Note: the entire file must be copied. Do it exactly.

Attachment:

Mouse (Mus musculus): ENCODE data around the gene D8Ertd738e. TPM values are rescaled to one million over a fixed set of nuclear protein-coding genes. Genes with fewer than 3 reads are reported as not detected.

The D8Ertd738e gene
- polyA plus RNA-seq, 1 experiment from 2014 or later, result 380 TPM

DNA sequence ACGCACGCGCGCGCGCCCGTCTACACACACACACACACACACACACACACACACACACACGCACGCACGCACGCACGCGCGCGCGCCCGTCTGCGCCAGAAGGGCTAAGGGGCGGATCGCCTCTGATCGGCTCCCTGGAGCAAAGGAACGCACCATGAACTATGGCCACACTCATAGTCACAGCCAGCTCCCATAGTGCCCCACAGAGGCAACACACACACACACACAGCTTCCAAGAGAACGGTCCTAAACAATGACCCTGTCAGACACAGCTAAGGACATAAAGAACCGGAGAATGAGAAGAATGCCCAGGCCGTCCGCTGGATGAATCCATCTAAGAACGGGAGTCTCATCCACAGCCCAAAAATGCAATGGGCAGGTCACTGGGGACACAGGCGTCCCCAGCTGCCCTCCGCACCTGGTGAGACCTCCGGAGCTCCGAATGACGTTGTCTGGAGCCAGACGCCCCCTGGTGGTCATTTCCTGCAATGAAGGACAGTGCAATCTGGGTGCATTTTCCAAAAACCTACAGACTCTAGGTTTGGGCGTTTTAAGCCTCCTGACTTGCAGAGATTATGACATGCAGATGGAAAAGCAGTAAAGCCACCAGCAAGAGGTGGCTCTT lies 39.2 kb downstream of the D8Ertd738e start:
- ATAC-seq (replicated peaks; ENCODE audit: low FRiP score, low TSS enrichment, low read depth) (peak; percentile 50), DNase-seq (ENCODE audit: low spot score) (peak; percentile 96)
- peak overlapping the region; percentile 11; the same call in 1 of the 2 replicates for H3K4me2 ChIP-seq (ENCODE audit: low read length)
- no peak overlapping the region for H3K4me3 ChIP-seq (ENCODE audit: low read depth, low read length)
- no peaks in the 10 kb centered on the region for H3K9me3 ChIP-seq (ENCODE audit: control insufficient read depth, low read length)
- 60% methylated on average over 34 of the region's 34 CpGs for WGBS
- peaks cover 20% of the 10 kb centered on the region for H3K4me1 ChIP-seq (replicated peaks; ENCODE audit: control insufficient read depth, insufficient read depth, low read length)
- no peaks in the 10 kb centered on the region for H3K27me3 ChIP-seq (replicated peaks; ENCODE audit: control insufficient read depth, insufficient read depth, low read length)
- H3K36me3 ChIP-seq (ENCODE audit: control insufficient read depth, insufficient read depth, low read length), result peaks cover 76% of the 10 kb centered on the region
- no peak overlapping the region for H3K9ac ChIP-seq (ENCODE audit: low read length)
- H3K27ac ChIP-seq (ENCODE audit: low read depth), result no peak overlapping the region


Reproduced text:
Mouse (Mus musculus): ENCODE data around the gene D8Ertd738e. TPM values are rescaled to one million over a fixed set of nuclear protein-coding genes. Genes with fewer than 3 reads are reported as not detected.

The D8Ertd738e gene
- polyA plus RNA-seq, 1 experiment from 2014 or later, result 380 TPM

DNA sequence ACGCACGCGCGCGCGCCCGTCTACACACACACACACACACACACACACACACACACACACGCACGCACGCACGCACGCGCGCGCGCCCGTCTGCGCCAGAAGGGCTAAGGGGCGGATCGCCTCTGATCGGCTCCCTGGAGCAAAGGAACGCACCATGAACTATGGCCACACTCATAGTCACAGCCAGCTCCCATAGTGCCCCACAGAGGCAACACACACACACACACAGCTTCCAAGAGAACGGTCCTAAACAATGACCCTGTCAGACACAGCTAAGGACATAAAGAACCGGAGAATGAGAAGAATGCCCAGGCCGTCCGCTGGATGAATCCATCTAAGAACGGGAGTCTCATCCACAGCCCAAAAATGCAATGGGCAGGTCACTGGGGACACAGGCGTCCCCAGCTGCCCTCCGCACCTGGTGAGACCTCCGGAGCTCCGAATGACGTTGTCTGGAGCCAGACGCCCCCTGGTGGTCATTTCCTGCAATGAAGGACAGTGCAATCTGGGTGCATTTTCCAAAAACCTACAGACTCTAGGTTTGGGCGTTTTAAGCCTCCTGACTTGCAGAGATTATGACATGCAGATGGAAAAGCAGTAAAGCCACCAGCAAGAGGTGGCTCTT lies 39.2 kb downstream of the D8Ertd738e start:
- ATAC-seq (replicated peaks; ENCODE audit: low FRiP score, low TSS enrichment, low read depth) (peak; percentile 50), DNase-seq (ENCODE audit: low spot score) (peak; percentile 96)
- peak overlapping the region; percentile 11; the same call in 1 of the 2 replicates for H3K4me2 ChIP-seq (ENCODE audit: low read length)
- no peak overlapping the region for H3K4me3 ChIP-seq (ENCODE audit: low read depth, low read length)
- no peaks in the 10 kb centered on the region for H3K9me3 ChIP-seq (ENCODE audit: control insufficient read depth, low read length)
- 60% methylated on average over 34 of the region's 34 CpGs for WGBS
- peaks cover 20% of the 10 kb centered on the region for H3K4me1 ChIP-seq (replicated peaks; ENCODE audit: control insufficient read depth, insufficient read depth, low read length)
- no peaks in the 10 kb centered on the region for H3K27me3 ChIP-seq (replicated peaks; ENCODE audit: control insufficient read depth, insufficient read depth, low read length)
- H3K36me3 ChIP-seq (ENCODE audit: control insufficient read depth, insufficient read depth, low read length), result peaks cover 76% of the 10 kb centered on the region
- no peak overlapping the region for H3K9ac ChIP-seq (ENCODE audit: low read length)
- H3K27ac ChIP-seq (ENCODE audit: low read depth), result no peak overlapping the region